Claire Kalikman

A new multimedia exhibit in the Elm City seeks to humanize the world’s refugees.

The exhibition, which is on display at Artspace at 50 Orange St., features installations, sculpture, audio, music and documentaries created by Middle Eastern refugees or those with deep ties to the Middle East. The opening event on Sunday also featured a documentary by Maher Mahmood and music from Sharq Attack, a group that performs Middle Eastern music. The event and showcase, a collaboration between Artspace and several other government and nonprofit agencies, aimed to also show refugees that they would have a home in the Elm City.

“We want to go past all the rhetoric, and do what it takes to make another human being feel comfortable and warm,” said Ann O’Brien, director of community engagement for the Integrated Refugee & Immigrant Services, a nonprofit that resettles refugees in Connecticut.

Chris George, the executive director of IRIS, said during the event that the world is currently facing the worst refugee crisis since World War II: Twenty-two million people are refugees, and five million of them are Syrian. It is hard to conceptualize who these people are, he said, adding that this exhibit seeks to do so.

The agencies came together because the Hugo Kauder Society, a nonprofit that promotes awareness of composer Hugo Kauder’s music, and Wesleyan University’s Center for the Arts both had grants from the State Office of the Arts to showcase work by refugees. They approached IRIS because it works directly with many refugees in the state.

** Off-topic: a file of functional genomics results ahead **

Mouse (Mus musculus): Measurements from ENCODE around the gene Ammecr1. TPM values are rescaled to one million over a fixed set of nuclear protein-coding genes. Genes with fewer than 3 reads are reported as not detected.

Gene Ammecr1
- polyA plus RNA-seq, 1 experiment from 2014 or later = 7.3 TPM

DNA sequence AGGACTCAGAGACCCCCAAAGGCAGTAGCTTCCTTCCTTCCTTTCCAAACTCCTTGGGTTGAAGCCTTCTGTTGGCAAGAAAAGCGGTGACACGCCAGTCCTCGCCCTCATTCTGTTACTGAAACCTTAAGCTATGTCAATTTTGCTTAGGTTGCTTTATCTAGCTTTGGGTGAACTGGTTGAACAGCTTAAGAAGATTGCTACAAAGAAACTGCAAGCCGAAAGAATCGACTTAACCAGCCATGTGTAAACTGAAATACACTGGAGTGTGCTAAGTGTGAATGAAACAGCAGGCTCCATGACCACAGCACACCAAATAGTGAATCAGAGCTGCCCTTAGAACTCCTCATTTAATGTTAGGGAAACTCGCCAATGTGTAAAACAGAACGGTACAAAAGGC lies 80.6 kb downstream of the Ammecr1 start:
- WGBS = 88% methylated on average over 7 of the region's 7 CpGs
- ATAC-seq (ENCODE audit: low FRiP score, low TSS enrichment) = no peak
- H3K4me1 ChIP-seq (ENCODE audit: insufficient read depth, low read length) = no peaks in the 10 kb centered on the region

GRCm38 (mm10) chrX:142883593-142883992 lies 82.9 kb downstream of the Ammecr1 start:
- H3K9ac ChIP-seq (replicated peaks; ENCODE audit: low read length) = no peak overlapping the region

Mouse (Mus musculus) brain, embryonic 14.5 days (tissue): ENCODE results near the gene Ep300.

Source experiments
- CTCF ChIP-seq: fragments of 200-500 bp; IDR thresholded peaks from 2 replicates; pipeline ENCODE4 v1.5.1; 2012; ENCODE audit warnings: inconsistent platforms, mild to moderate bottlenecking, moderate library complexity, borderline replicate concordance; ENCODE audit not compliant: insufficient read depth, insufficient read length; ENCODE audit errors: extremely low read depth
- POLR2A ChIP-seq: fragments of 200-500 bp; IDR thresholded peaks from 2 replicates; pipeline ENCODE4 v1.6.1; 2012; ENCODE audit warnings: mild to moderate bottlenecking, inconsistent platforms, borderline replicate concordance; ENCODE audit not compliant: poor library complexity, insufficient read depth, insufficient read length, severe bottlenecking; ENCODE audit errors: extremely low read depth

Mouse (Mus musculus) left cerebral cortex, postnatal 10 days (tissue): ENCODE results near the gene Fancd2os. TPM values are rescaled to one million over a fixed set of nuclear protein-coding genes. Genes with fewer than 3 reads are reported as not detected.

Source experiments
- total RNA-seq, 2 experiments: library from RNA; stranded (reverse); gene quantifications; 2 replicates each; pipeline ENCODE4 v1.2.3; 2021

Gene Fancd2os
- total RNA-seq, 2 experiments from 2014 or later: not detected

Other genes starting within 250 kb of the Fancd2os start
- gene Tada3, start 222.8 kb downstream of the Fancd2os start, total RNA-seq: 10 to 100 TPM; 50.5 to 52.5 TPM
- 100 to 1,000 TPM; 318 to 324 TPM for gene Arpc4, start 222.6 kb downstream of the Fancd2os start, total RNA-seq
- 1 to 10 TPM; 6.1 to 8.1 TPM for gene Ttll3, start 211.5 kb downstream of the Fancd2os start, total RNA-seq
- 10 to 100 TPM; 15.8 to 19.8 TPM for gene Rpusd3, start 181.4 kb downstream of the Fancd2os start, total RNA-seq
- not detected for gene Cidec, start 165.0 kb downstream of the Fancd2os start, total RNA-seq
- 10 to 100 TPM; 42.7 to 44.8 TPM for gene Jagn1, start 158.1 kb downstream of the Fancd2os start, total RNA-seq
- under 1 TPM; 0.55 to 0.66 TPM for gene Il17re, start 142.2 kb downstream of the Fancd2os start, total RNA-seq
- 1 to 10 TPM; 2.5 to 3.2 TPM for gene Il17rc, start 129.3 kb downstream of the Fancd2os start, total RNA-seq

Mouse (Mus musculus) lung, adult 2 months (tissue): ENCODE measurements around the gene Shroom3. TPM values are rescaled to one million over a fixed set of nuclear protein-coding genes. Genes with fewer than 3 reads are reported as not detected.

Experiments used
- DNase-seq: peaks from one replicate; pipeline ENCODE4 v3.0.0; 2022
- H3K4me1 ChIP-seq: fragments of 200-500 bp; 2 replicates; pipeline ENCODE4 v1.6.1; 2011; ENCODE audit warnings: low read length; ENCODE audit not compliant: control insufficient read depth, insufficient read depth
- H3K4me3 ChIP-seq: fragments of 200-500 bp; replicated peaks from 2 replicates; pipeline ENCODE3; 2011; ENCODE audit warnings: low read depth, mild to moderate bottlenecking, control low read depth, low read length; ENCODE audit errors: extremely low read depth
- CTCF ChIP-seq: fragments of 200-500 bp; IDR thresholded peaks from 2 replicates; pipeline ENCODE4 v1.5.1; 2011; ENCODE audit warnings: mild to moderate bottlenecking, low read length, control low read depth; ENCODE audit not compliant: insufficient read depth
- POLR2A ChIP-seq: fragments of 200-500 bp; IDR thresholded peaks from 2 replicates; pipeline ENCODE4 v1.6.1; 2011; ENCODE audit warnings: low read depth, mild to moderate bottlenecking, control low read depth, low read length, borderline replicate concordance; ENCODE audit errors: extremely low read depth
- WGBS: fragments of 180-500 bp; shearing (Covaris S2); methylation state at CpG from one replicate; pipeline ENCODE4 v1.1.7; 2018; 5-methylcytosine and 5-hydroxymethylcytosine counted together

The aim of the exhibit is to expand the definition of what it means to be a refugee beyond just war, violence and poverty, but also music, art and culture, George said. During a panel discussion on Sunday, Syrian-born artist and architect Mohamad Hafez told a story of being a young photographer in Syria and how a policeman seized his camera while he was photographing an older man and smashed it on the ground.

“In my country, we were allowed to have guns, but we are not allowed to have cameras,” he said. “Because with a gun you can go ‘one, two, three’ and it’s over, but a camera is more permanent and powerful: you can show the world what is happening.”

Hafez’s installation is the central feature of the exhibit. It uses sculptures of luggage filled with recreations of rooms and facades bombed out or riddled with bullet holes, accompanied by audio of refugees telling stories about why they left their home country and how they came to America.

Upon viewing the exhibit, attendees said they were pleased to learn more about refugee stories.

“I am a big fan of art as a way to speak a message and get a voice out,” said New Haven native Kimberly Kyles.

Another viewer, Yi-Chun Tricia Lin, called the showcase “extraordinarily moving, heart-wrenching and sobering as a viewer.”

Although the exhibit’s focus was more personal than political, George vehemently criticized the current government’s executive orders that aimed to reduce the number of refugees accepted into the U.S. each year, and the June Supreme Court decision that allowed the reduced program to move forward. He added that government officials had valid concerns about security, but that those were used wrongly discriminate against Muslims. Through projects like this, IRIS hopes to help people understand the real refugee experience. There are 900 refugees in Connecticut, and IRIS has worked with 475 of them, George said.

When asked about his future plans for the exhibit, Hafez said this is just the beginning.

“My goal is to take this exhibit on the road, to all 50 states,” he said. “I don’t want people to forget what has happened.”

IRIS was founded in 1982.

Claire Kalikman